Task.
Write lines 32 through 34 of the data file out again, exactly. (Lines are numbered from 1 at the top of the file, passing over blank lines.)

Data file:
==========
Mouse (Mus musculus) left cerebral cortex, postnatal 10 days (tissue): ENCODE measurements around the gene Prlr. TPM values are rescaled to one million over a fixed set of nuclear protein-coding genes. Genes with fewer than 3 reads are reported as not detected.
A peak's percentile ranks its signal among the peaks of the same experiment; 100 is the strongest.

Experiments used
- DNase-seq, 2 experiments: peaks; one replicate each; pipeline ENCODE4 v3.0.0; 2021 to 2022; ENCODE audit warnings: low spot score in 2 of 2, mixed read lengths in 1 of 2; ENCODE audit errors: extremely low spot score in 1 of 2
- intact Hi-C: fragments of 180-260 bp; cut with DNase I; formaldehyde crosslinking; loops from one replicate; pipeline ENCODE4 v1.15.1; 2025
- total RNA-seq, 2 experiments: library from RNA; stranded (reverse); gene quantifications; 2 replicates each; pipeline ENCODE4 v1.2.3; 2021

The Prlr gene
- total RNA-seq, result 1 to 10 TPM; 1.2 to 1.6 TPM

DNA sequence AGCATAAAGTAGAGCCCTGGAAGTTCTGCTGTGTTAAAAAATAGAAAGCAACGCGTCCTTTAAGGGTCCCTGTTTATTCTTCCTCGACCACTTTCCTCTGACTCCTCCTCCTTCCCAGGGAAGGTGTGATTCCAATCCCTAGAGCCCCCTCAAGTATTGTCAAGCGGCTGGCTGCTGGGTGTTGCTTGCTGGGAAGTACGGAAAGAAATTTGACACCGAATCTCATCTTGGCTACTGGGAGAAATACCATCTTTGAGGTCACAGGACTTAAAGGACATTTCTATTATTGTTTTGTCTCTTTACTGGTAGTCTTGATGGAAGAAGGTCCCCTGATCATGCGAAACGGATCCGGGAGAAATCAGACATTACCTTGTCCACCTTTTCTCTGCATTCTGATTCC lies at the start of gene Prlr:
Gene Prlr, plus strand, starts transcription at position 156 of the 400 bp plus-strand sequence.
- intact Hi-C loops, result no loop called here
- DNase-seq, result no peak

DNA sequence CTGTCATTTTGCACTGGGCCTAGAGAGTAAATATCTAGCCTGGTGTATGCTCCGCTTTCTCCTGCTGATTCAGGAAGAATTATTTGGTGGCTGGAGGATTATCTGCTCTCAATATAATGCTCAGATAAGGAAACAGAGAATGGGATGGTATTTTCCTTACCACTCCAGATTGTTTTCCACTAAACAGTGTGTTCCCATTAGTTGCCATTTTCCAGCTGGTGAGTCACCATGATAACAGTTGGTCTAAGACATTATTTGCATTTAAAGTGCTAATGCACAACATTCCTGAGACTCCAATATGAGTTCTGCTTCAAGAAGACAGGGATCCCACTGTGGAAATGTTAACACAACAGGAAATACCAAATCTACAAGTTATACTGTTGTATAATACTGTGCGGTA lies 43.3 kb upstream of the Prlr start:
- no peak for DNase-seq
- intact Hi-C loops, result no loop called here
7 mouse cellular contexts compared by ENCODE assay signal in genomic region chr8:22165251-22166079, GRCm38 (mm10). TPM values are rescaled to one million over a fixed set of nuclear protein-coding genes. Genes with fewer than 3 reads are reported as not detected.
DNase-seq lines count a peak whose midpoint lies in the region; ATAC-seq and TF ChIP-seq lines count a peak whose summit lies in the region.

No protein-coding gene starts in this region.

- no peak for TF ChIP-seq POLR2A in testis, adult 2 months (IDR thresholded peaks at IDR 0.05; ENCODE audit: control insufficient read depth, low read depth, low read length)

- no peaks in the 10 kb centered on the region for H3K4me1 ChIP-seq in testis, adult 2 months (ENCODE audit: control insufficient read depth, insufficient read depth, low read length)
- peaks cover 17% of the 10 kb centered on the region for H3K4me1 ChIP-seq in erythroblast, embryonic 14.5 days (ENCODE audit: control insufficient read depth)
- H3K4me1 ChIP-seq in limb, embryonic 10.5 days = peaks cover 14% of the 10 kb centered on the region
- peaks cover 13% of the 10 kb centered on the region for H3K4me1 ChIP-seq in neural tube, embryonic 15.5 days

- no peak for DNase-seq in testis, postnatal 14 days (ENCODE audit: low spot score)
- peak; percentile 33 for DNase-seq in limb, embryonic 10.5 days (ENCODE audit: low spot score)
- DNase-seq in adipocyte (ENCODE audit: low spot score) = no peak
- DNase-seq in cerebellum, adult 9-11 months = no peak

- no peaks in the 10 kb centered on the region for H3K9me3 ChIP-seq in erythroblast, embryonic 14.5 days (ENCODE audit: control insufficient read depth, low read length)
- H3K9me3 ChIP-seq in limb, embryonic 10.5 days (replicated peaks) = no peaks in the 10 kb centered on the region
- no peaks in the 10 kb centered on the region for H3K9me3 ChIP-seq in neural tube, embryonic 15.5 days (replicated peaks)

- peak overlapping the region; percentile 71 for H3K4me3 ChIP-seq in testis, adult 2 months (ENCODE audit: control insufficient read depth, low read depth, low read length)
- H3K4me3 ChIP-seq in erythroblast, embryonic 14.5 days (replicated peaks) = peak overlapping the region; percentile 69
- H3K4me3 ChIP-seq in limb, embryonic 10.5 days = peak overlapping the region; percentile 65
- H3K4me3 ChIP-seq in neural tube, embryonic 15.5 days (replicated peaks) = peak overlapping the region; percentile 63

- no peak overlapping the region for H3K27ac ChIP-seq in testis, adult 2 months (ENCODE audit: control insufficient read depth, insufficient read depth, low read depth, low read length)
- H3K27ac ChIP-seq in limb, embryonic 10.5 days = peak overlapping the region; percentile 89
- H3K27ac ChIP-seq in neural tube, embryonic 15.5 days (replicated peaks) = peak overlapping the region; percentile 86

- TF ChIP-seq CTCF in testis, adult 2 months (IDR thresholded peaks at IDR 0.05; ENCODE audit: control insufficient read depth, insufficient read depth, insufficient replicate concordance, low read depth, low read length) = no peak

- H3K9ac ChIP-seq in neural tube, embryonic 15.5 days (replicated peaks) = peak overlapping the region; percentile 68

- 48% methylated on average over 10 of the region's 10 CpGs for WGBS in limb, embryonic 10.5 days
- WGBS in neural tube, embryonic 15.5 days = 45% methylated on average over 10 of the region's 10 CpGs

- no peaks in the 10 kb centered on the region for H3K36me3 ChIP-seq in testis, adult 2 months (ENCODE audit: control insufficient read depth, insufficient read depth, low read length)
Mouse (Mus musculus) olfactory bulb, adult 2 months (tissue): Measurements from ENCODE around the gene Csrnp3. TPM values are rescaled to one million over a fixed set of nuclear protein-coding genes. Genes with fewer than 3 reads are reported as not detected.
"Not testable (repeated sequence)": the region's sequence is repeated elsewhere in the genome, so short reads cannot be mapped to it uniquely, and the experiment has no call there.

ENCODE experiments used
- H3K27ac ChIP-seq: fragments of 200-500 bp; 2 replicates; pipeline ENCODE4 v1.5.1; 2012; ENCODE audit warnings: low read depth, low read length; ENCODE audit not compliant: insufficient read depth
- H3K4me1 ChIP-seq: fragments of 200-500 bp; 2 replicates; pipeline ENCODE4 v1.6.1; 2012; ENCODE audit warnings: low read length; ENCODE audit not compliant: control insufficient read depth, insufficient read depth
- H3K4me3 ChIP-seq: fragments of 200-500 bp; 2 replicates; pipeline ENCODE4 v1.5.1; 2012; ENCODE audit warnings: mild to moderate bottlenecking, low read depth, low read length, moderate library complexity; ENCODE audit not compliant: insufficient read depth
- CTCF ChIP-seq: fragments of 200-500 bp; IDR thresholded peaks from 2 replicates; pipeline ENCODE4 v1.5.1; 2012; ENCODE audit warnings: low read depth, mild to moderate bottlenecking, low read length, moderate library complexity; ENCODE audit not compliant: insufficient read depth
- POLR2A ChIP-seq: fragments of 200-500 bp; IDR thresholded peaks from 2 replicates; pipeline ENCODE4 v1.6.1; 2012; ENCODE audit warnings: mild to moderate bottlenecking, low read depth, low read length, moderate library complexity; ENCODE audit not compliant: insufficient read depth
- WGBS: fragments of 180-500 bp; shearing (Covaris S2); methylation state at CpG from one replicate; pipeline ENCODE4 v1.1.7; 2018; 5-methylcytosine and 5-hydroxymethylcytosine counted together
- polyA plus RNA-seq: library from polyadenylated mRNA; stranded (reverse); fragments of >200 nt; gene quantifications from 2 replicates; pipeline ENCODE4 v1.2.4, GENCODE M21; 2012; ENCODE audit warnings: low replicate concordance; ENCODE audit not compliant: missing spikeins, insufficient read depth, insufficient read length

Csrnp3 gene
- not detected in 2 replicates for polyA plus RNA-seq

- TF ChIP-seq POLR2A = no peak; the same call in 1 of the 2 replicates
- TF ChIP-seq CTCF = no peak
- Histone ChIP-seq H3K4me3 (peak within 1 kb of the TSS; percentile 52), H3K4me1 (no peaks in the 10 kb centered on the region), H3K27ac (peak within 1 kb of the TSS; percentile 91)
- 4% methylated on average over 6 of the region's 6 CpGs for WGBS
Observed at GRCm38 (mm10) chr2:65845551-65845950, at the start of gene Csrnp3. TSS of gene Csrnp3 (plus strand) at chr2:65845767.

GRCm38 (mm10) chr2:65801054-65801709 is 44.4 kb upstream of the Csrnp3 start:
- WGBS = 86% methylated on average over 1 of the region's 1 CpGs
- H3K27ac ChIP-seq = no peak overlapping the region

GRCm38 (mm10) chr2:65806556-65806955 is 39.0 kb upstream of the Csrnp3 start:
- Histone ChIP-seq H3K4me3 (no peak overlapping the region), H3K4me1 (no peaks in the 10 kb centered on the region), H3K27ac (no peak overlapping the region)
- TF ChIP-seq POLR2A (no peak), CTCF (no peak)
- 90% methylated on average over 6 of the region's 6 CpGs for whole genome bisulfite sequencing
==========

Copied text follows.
- H3K4me3 ChIP-seq in erythroblast, embryonic 14.5 days (replicated peaks) = peak overlapping the region; percentile 69
- H3K4me3 ChIP-seq in limb, embryonic 10.5 days = peak overlapping the region; percentile 65
- H3K4me3 ChIP-seq in neural tube, embryonic 15.5 days (replicated peaks) = peak overlapping the region; percentile 63